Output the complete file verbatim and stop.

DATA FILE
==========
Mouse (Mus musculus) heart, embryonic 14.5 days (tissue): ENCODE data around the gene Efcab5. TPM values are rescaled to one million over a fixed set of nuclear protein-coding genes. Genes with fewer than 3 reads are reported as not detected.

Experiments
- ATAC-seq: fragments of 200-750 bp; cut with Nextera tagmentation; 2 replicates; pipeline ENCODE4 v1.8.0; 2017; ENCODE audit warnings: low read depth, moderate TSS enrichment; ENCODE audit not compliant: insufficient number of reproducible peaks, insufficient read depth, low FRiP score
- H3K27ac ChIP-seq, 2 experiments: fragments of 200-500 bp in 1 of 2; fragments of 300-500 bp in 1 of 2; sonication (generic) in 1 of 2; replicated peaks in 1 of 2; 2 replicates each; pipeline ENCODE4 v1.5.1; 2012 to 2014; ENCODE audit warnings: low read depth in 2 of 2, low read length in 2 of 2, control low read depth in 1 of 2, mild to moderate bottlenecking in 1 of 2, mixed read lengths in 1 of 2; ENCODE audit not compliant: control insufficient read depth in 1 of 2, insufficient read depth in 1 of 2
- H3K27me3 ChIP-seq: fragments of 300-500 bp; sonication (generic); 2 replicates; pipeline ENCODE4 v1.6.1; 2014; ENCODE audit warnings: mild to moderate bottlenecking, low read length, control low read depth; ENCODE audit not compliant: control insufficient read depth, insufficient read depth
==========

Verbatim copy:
Mouse (Mus musculus) heart, embryonic 14.5 days (tissue): ENCODE data around the gene Efcab5. TPM values are rescaled to one million over a fixed set of nuclear protein-coding genes. Genes with fewer than 3 reads are reported as not detected.

Experiments
- ATAC-seq: fragments of 200-750 bp; cut with Nextera tagmentation; 2 replicates; pipeline ENCODE4 v1.8.0; 2017; ENCODE audit warnings: low read depth, moderate TSS enrichment; ENCODE audit not compliant: insufficient number of reproducible peaks, insufficient read depth, low FRiP score
- H3K27ac ChIP-seq, 2 experiments: fragments of 200-500 bp in 1 of 2; fragments of 300-500 bp in 1 of 2; sonication (generic) in 1 of 2; replicated peaks in 1 of 2; 2 replicates each; pipeline ENCODE4 v1.5.1; 2012 to 2014; ENCODE audit warnings: low read depth in 2 of 2, low read length in 2 of 2, control low read depth in 1 of 2, mild to moderate bottlenecking in 1 of 2, mixed read lengths in 1 of 2; ENCODE audit not compliant: control insufficient read depth in 1 of 2, insufficient read depth in 1 of 2
- H3K27me3 ChIP-seq: fragments of 300-500 bp; sonication (generic); 2 replicates; pipeline ENCODE4 v1.6.1; 2014; ENCODE audit warnings: mild to moderate bottlenecking, low read length, control low read depth; ENCODE audit not compliant: control insufficient read depth, insufficient read depth